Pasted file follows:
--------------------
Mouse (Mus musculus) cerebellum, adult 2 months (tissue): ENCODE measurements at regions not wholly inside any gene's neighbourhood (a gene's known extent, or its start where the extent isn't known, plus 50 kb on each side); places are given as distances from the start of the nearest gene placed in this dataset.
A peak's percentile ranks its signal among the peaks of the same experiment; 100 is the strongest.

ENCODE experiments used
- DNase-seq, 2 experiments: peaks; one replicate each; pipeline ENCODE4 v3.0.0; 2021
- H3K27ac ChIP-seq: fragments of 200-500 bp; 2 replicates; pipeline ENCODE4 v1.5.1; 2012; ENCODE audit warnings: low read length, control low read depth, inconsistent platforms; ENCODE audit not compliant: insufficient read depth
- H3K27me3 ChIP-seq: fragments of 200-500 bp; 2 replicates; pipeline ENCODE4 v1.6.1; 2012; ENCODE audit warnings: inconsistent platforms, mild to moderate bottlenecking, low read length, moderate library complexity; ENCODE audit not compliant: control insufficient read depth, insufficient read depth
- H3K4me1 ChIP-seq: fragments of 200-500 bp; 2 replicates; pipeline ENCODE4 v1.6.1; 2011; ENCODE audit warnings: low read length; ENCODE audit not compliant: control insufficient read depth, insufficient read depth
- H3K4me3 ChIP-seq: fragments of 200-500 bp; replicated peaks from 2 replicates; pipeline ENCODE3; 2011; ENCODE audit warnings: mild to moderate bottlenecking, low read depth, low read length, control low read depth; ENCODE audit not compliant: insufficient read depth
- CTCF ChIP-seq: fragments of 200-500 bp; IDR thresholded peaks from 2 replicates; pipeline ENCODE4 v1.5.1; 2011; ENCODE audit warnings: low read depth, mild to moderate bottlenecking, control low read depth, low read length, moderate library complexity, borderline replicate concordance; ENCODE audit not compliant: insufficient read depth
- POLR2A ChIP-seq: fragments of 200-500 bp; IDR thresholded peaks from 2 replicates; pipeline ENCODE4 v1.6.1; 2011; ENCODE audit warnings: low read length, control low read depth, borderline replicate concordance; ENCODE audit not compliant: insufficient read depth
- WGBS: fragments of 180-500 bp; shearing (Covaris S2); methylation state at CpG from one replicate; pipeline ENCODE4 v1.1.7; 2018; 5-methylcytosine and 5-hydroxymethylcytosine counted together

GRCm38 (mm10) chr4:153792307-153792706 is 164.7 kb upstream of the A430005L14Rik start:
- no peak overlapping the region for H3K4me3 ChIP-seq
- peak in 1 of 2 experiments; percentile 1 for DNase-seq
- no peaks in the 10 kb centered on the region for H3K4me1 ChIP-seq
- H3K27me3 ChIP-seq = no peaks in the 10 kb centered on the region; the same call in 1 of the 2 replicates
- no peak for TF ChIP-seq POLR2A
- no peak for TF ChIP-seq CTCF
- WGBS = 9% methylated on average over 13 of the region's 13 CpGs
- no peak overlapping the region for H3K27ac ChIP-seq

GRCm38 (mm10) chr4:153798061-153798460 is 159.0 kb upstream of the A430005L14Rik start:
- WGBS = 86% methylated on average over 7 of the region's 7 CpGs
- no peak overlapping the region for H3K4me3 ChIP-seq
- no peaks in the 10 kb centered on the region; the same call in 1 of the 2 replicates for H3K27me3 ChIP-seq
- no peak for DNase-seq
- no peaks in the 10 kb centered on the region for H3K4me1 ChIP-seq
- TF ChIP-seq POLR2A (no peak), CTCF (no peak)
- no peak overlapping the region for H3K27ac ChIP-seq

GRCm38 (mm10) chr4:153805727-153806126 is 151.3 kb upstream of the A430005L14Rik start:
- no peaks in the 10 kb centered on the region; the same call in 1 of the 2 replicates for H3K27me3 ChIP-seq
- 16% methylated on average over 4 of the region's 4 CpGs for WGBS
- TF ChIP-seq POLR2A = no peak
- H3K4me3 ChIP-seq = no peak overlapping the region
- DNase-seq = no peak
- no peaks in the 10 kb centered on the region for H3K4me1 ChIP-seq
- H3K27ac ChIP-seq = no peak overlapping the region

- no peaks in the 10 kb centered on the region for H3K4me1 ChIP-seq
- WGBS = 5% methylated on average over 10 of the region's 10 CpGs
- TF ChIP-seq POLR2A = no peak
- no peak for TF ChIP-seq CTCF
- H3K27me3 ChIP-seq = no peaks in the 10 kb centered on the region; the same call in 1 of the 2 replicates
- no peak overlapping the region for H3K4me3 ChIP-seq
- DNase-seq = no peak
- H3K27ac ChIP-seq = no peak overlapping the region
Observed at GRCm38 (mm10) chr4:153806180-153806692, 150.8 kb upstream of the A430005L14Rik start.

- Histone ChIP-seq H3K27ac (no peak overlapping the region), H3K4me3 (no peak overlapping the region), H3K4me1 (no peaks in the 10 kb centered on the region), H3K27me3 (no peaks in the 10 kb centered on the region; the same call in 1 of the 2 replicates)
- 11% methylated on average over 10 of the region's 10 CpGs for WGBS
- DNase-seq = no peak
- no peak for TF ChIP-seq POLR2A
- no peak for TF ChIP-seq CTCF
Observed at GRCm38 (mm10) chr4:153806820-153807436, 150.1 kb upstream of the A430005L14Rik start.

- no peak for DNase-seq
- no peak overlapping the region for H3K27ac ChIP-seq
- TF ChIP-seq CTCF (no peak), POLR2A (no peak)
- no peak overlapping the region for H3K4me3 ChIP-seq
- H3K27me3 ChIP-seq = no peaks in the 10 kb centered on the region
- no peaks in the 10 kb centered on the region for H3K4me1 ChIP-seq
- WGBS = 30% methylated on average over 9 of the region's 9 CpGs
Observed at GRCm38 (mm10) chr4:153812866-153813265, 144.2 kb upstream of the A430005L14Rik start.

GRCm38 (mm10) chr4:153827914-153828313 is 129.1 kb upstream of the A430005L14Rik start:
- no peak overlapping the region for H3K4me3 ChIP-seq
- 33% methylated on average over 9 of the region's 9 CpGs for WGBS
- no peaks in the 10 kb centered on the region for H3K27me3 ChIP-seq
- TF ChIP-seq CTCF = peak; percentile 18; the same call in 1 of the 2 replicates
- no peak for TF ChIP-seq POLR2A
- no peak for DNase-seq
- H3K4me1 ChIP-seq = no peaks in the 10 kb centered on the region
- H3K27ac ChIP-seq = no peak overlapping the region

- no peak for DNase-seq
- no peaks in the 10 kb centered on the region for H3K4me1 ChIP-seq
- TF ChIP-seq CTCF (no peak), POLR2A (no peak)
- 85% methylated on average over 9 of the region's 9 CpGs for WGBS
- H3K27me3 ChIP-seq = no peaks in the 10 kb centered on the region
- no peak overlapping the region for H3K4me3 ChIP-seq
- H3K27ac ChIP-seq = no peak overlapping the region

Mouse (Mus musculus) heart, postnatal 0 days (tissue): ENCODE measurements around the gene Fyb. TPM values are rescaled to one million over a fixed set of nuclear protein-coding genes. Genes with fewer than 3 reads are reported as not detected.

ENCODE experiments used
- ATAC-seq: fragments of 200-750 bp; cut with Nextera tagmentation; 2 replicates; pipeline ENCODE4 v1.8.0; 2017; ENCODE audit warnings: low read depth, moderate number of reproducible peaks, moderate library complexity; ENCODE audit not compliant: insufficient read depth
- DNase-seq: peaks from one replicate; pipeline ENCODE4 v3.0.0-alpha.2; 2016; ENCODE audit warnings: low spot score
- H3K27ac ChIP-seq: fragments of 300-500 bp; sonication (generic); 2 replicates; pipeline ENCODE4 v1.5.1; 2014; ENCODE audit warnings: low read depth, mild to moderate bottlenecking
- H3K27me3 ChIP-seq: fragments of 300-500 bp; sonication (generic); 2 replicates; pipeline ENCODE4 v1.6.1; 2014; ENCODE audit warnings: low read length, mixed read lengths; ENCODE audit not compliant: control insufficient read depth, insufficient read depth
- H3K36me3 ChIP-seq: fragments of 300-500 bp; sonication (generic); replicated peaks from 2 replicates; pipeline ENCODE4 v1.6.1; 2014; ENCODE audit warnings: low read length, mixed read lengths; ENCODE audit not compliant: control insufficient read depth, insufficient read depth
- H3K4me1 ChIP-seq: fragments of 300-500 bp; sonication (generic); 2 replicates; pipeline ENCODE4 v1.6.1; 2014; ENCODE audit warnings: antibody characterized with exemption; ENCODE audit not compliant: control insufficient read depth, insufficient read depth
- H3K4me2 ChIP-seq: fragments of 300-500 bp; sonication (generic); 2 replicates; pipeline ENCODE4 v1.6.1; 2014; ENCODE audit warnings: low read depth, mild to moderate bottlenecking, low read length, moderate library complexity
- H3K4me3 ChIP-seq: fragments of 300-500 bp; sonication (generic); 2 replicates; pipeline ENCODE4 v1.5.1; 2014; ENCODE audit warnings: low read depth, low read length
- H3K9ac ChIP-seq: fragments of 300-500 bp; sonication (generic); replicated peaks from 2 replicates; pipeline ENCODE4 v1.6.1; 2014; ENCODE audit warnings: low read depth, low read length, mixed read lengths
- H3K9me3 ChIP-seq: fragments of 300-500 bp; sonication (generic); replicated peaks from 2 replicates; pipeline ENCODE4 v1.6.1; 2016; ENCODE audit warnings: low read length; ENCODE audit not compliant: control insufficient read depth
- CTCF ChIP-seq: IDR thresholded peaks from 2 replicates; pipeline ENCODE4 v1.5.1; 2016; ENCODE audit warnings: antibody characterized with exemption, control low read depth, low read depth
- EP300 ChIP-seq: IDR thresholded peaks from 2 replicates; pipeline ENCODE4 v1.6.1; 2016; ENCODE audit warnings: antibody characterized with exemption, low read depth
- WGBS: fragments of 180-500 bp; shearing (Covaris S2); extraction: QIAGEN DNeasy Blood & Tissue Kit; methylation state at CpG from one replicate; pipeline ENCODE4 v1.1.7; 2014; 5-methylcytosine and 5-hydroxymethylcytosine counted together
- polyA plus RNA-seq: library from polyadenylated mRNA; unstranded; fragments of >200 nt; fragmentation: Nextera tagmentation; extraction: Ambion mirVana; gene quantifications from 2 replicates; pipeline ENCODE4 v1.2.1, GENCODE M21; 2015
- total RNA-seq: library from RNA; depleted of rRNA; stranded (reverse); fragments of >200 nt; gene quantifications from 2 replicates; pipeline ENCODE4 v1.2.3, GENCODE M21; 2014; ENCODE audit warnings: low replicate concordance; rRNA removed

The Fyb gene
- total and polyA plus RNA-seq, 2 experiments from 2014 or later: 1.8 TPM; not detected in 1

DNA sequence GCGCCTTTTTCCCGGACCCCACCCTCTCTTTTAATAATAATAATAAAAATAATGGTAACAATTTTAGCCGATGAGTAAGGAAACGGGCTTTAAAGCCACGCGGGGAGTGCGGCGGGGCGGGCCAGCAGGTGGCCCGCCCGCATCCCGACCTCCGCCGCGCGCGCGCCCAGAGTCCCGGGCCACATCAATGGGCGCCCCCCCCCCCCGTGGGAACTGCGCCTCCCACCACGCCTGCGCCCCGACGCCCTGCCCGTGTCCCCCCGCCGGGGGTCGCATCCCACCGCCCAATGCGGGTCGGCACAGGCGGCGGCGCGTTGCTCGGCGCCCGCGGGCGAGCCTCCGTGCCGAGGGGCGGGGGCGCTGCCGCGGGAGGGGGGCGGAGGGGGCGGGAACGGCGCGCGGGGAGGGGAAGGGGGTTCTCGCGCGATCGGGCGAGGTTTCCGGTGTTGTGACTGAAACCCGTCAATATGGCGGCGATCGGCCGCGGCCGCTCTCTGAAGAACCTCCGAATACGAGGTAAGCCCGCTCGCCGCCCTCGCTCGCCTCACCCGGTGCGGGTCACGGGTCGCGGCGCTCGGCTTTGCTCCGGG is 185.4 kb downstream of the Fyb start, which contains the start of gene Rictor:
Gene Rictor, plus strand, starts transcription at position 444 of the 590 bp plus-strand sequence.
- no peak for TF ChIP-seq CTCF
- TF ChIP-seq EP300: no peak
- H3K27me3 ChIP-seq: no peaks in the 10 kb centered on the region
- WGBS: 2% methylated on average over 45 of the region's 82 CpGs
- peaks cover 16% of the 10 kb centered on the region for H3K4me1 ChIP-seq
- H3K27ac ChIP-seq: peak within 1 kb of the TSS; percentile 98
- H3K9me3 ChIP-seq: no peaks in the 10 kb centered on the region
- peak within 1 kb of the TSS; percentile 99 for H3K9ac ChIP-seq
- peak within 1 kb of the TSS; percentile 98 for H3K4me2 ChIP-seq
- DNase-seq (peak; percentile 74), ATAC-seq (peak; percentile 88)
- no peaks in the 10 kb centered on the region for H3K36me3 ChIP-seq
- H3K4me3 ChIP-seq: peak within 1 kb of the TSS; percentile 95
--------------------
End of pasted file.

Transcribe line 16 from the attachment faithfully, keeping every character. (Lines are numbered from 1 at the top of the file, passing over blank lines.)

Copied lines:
- H3K27me3 ChIP-seq = no peaks in the 10 kb centered on the region; the same call in 1 of the 2 replicates